OSHA requirements are set by statute, standards and regulations. Our interpretation letters explain these requirements and how they apply to particular circumstances, but they cannot create additional employer obligations. This letter constitutes OSHA's interpretation of the requirements discussed. Note that our enforcement guidance may be affected by changes to OSHA rules. Also, from time to time we update our guidance in response to new information. To keep apprised of such developments, you can consult OSHA's website at http://www.osha.gov.

March 31, 2020

MEMORANDUM FOR
REGIONAL ADMINISTRATORS
STATE PLAN DESIGNEES
THROUGH:
LOREN SWEATT
Principal Deputy Assistant Secretary
FROM:
LEE ANNE JILLINGS, Acting Director
Directorate of Technical Support and Emergency Management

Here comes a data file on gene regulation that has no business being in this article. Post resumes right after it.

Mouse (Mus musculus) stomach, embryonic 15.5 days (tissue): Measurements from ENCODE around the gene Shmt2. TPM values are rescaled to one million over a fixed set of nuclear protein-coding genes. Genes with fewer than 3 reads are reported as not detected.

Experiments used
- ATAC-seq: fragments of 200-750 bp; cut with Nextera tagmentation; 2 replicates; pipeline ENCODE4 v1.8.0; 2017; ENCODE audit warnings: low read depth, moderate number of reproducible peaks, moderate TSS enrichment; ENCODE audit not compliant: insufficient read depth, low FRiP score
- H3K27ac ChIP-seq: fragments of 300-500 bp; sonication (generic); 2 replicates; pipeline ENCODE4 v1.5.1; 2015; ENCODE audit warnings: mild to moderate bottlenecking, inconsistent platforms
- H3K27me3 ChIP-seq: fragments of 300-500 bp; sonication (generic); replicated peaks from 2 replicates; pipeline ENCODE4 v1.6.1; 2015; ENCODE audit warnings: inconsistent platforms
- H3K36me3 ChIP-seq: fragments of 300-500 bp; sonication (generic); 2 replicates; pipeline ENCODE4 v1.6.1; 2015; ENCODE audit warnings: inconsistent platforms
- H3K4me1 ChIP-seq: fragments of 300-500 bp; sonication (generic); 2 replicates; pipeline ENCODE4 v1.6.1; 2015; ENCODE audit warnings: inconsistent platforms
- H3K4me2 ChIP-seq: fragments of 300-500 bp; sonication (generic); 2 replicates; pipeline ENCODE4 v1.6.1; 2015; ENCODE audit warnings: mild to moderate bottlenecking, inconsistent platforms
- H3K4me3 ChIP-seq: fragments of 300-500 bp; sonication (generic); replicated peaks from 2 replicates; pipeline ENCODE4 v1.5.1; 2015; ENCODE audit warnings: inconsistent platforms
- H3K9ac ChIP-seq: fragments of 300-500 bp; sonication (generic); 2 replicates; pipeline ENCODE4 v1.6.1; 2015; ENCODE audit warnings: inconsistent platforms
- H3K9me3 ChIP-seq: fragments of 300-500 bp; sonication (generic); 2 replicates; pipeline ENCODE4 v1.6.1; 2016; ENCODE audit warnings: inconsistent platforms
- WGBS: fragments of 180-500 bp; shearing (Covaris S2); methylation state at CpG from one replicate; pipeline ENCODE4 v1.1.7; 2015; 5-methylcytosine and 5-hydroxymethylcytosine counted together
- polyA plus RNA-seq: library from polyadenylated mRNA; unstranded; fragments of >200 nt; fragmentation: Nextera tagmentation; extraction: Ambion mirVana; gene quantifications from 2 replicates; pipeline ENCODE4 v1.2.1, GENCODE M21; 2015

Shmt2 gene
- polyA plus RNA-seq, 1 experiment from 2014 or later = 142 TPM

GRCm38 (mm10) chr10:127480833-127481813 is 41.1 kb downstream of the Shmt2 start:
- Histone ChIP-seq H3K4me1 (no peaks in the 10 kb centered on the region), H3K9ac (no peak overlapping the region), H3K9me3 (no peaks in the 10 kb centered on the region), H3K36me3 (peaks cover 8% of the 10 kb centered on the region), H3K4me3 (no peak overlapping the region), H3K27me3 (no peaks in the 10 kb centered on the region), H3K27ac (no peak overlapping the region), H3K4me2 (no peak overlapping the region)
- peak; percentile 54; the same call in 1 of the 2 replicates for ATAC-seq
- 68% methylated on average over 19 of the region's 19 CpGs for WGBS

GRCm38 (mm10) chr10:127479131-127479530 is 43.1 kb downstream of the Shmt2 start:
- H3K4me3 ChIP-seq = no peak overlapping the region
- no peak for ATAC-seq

PATRICK J. KAPUST, Acting Director
Directorate of Enforcement Programs
SUBJECT:
Cyanide Antidotes

This memorandum serves as new guidance to address outdated information provided in OSHA’s archived memo dated May 17, 1988, from the Office of Occupational Medicine, and entitled “Cyanide Antidote Kits.”  The prior memo stated in part, “Amyl Nitrite continues to require a physician’s prescription and the administration of this drug in an emergency situation by the designated first aide responder is the medically accepted initial response.  According to current literature, hydroxy cobalamine has had limited use as an alternative intravenous medication to the widely accepted sodium nitrite protocol.”1

This memo provides the following updated information regarding cyanide antidotes:

  • Amyl nitrite (which was given via inhalation) is no longer available in cyanide antidote kits in the U.S., and is no longer an acceptable initial therapeutic response.
  • Currently, the available cyanide antidotes are hydroxocobalamin, sodium nitrite, and sodium thiosulfate.